Treasure Lake

There were four of them, and they were going in two canoes.  Robert (Rob) Snitzer with Caroline Rich in one canoe, Solomon (Solly) Cohen and Phyllis Snitzer (Rob’s sister and Solly’s girlfriend) in the other canoe. They were perfectly equipped and packed for their adventure, because Rob Snitzer had spent several summers as a wilderness tripper and teacher. All supplies were calculated to be ideal for four campers, each about twenty years old.  They set their Magellan to recognize where they set out as ‘home’.  After that, they could wander anywhere they wished, because the GPS would bring them right back to their vehicle.

They pushed off from the rocky shore of Whippoorwill Lake, the two girls in the bows of the two boats, and the guys were handling the stern responsibilities. It was mid-morning, and they planned to enjoy a shore lunch at Crayfish  Point. The slight breeze across the water was blowing in their direction, so progress went well with a tail wind.

“You set the pace, Caroline,” Rob said as they began their steady paddle strokes. “I’ll match my pace to  yours.”

“The same for you, Phyl,” Solly said.

With the easy pace established by the girls in their bow position, Solly and Rob were able to push the boats forward without much strain. After two hours at the comfortable pace, the rocky spit of land known as Crayfish Point came into view. This was as far as Rob had ventured in the past, when he’d taken five canoes full of camper kids on their outings. They had been travelling in familiar territory for the first two hours. From this point forward, they are going to go by instinct, and just choose river branches or marshland routes as they wish, on the spot.

They enjoyed a lunch of German sausages cooked on the open fire, with potatoes wrapped in aluminum foil, roasted in the coals. As they ate, they agreed upon which river branch they should follow. They cleaned up after lunch, securely packed their equipment and pushed off down the unknown channel.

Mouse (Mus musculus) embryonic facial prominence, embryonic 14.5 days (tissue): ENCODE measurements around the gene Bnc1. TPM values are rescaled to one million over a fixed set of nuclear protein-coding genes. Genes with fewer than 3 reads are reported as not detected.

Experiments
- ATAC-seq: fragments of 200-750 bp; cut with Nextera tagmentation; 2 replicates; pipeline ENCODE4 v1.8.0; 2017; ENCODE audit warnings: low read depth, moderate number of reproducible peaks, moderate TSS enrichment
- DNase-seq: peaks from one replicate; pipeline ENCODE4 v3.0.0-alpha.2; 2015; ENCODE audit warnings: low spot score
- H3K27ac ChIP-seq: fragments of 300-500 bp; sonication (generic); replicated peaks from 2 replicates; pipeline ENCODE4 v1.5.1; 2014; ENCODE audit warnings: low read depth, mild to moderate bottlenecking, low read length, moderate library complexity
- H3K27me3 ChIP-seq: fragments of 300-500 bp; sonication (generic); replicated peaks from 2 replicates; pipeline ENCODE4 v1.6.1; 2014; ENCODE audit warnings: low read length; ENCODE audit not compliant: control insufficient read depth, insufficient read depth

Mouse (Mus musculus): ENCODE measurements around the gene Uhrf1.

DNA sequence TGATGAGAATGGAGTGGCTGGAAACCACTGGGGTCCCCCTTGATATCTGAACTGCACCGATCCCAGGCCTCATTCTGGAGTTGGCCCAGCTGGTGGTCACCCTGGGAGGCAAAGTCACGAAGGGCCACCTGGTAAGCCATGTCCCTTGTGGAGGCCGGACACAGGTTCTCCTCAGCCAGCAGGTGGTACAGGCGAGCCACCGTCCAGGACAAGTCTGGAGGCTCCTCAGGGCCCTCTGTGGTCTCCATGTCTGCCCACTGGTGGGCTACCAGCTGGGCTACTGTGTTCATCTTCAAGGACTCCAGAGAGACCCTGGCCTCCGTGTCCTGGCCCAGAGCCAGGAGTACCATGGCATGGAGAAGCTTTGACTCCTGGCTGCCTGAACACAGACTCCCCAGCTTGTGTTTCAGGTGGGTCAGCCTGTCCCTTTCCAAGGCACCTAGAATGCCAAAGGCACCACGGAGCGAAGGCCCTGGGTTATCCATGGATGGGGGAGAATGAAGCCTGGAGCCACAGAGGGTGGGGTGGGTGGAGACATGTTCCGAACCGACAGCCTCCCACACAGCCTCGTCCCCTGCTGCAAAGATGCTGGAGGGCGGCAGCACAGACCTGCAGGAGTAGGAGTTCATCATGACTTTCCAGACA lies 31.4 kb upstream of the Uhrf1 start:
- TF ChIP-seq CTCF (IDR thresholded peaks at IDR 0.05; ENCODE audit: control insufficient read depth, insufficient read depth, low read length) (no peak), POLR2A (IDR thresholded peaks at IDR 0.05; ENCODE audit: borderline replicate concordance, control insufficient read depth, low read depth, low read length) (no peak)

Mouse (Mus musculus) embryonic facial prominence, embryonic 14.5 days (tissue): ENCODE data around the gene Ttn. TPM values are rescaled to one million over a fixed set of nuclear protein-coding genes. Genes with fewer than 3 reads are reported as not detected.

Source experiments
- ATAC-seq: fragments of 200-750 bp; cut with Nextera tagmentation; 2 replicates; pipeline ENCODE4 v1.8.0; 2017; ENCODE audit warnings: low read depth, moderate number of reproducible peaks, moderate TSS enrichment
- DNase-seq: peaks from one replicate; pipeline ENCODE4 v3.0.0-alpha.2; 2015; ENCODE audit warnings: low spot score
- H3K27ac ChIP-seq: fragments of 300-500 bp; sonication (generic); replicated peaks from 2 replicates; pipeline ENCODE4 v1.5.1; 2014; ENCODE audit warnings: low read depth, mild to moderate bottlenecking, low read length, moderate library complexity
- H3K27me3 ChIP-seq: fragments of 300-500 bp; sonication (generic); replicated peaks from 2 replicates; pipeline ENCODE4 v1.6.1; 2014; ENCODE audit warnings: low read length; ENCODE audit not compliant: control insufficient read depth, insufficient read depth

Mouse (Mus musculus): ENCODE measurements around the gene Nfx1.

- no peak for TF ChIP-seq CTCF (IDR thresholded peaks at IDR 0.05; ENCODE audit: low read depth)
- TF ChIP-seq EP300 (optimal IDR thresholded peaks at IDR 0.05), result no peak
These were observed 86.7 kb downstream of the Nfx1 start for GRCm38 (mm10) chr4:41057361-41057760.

The way was splendid. The river was wide enough for them to comfortably paddle alongside each other and chat.  The river flowed very slowly between the wide banks, so progress was easy.  The environment was breathtaking. The shoreline on both sides was covered with beautiful wildflowers and stands of huge weeping willow trees. In some places, the river bank was very high, dirt walls towering over the canoeists. In other places, there were thick reeds through which they paddled.

Just before evening, they found a good place to make camp, amid protective foliage at the water’s edge, where the river emptied into a large lake. The foursome decided to make camp to rest before the long paddle across the broad lake. Camp was made; supper of peameal bacon and scrambled eggs was prepared and served before the weary vagabonds entered their pop tents for the night. Rob and Caroline cuddled together in a double sleeping bag. Solly and Phyllis did not. Phyllis was not comfortable being intimate when her brother was a few feet away.

There was a trace of red sky across the western horizon when the natural cacophony of forest and water night sounds was interrupted by the sound of a small, single engine plane. It flew over them at tree top height and landed on pontoons the water. The four campers left their tents and watched the plane from behind foliage, in the fading light.

A door opened on the right side of the plane and a man stepped down onto a pontoon.  He moved along the pontoon to a luggage hatch and opened it. The man looked very out of place in a remote forest area. He wore a pale grey suit, a loud tie and heavy city shoes. He reached in and pulled out what appeared to be a strong box. It was apparently heavy, because he did not move it easily. A chain was locked around the strong box and the chain led up into the baggage hatch.

The man reached into the hatch again and pulled  a man half way out, who was apparently unconscious – or dead. As he dragged the limp man out through the hatch he pushed the strong box off the pontoon. The chain tightened and the end that was attached to the man dragged him out of the hatch, over the pontoon, and down into the depths.

“What are we gonna do?” Phyllis said.

“We’re gonna check that box out,” Solly said.

“Tomorrow, when the plane’s long gone,” Rob said.

(To be continued)

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